Ever since the first time I saw it on stage as a teenager, I’ve been a huge fan of Les Miserables. The musical adaptation of Victor Hugo’s story of revolution and romance, and particularly his heroic, downtrodden Jean Valjean enraptured me instantly. I’ve seen the show at every opportunity, purchased the incredible Symphonic edition and the DVD of the concert performance (the incredible 10th Anniversary edition, not the miscast 25th Anniversary version), and even read part of Hugo’s massive novel. I’ve been waiting anxiously for a faithful film adaptation of the movie, having to survive with only the non-musical Billie August version as a cinematic experience (Liam Neeson doing a good job of capturing Valjean’s inner conflict, but it’s a poor substitute for the musical).
I was quite surprised when it was announced that Tom Hooper was working on an adaptation of the musical for the big screen. Although the director is a strange pick to adapt a musical, working on period piece dramas like The King’s Speech and John Adams and with no real musical credit to his name, I feel like he can draw out the emotional side of the story. This is a story about inner conflict – the conflict of Jean Valjean to be righteous despite the law; the conflict of Javert to get his man despite the prisoner possibly not being who he thinks he is – and Hooper is a director with a talent for showcasing that. Just look at The King’s Speech and tell me Hooper doesn’t understand inner conflict. If Hooper was a strange choice to direct, however, his casting decisions are bordering the surreal, with some new casting revelations made in the past few days that bring my concern over the project to an almost full-bore rage.
First, a look back at previously announced casting decisions. Hooper grabbed one of the hottest names on Broadway and in cinema right now when he snagged Hugh Jackman. The addition of one of Broadway’s latest flavors is quite an accomplishment, but Jackman seems incorrectly suited to play the story’s protagonist, Jean Valjean, who has to be a chain-gang prisoner, a high society mayor, and a recluse who ages twenty-some years over the course of the story. I have faith in Jackman’s ability to do it, but the role almost seems more appropriate for Russell Crowe, who has been cast opposite Jackman as Inspecter Javert, the relentless officer who pursues Valjean over the ages. I don’t know what it is about Crowe, but he just looks more like the fatherly figure I would expect Valjean to be, while I could easily see Jackman pulling off Javert’s obsessive pursuit, and the song “Stars” would be a glorious thing in Jackman’s voice.
As if the initial casting wasn’t strange enough, this week Twitchfilm.com reports that Amanda Seyfried (Momma Mia!) will be cast as Cosette, the young girl Valjean rescues and adopts after holding himself responsible for her mother’s death – a mother, Fantine, that is being played by Anne Hathaway. Again, I could see these two being reversed, with Hathaway a stronger pick for Cosette. Actually, I don’t have anything against Seyfried (other than maybe In Time), but Momma Mia! scarred me deeply in regards to contemporary musical adaptations. Seyfried’s wispy appearance works better for the weak Fantine, but I can see her playing Cosette with some skill.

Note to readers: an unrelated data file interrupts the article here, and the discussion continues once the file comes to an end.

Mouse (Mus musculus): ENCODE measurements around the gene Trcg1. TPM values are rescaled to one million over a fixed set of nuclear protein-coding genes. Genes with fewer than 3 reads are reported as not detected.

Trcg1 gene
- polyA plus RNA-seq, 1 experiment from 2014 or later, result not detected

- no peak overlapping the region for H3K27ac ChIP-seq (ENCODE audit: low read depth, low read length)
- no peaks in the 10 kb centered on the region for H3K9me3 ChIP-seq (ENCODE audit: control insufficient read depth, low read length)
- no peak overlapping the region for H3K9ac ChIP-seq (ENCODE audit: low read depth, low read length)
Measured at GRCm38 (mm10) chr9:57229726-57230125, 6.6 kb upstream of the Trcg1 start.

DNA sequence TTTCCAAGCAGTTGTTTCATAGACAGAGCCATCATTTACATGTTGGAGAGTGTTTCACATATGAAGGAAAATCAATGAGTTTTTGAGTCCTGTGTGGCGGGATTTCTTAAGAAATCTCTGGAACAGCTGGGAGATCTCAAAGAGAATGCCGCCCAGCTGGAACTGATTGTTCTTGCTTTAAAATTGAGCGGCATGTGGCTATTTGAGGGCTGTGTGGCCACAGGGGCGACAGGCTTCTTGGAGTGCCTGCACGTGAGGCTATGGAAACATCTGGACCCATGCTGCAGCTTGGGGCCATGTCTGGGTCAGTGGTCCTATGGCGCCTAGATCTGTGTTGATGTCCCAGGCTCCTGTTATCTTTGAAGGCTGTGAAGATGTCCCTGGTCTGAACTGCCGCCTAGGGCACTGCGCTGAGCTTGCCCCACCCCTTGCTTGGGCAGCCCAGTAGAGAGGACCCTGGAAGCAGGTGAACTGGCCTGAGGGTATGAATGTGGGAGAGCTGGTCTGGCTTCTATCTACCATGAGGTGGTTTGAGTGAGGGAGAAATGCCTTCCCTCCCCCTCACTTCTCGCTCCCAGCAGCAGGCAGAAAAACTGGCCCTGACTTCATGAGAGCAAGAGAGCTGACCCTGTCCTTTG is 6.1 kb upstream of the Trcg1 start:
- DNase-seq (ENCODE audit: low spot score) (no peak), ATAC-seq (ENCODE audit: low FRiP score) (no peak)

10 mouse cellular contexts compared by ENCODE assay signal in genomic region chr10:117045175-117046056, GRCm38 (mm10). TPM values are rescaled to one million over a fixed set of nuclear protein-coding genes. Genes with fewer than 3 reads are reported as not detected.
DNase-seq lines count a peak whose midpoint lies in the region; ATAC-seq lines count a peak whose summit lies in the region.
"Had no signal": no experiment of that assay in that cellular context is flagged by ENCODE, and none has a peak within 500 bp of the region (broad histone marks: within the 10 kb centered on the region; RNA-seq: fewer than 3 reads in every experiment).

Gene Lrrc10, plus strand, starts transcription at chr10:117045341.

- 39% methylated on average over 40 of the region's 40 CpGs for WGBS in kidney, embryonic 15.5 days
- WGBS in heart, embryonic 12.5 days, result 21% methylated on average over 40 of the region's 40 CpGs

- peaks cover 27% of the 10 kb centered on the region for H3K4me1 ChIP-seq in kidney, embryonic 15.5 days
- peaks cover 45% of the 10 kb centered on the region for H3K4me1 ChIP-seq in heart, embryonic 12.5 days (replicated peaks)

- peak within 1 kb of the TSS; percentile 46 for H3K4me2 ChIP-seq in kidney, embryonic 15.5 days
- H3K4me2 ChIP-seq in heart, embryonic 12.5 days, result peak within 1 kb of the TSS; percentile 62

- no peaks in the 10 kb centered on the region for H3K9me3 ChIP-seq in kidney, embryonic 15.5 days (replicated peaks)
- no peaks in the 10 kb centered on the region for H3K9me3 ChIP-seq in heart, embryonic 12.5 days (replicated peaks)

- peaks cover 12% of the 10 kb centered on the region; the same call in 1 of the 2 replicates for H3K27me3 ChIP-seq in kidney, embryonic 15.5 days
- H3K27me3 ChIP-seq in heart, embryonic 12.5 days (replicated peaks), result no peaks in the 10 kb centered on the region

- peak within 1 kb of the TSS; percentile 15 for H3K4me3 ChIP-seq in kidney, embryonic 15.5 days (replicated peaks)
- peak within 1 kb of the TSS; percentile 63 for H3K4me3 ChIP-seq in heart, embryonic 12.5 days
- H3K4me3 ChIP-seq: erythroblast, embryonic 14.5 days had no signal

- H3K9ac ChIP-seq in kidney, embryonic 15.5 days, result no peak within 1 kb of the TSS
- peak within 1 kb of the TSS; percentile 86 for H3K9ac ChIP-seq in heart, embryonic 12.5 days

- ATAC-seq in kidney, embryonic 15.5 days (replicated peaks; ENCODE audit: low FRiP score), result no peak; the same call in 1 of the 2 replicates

No, the unforgivable casting that has turned my mind (and my stomach) against this project is Twitchfilm’s other casting tidbit: playing Eponine, the street urchin who holds an unrequited love for the man Cosette falls in love with (and who has one of the best songs about unrequited love of all time, “On My Own”) will be none other than Taylor Swift. You know Swift: the self-made woman of Nashville who single-handedly drained all scenes of Valentines Day she was in of any talent? Yes, she was that bad in Valentines Day – so bad that many of that ensemble cast went on to have terrible follow-up films, they were so robbed of their acting skills.
Okay, maybe I’m being a little hyperbolic there, but she really was bad, and now Hooper is giving her one of the greatest songs in musical history. Eponine is another character filled with inner-conflict – a conflict so strong that it’s practically bursting as she hangs on every word Marius says, and ultimately sacrifices her self for him in a selfish, yet selfless act. I think Swift can absolutely kill the song assuming Hooper doesn’t let her twang it up, but I just don’t think she has the chops to pull off the acting the part calls for.
Now, I’ll be the first to say this is an unreasonable response (that’s why this is one of my rants instead of straight news) and the truth is I probably will see the movie regardless of Swift’s involvement, if there actually is involvement. Many other actresses have auditioned for the part and no official casting notice has been made yet. It just seems like there was a right way to go with the casting and Hooper has missed every potential opportunity in favor of bigger names and faces – the same problem that plagues a big part of the 25th Anniversary Concert performance. Of course, we’re also getting Helena Bonham Carter and Sacha Baron Cohen as the big comedic relief for the film, playing the greedy Thenardiers, so the project has that going for it. Plus, some might say any film adaptation of the musical is better than no adaptation, but I can’t help but think there has to be something better than this.
What do you think? Has there been a time where you found yourself blindly fuming over perceived poor casting decisions? Can Taylor Swift redeem her poor cinematic history and surprise people (a la Madonna in Evita)? Is this adaptation of Les Miserables doomed?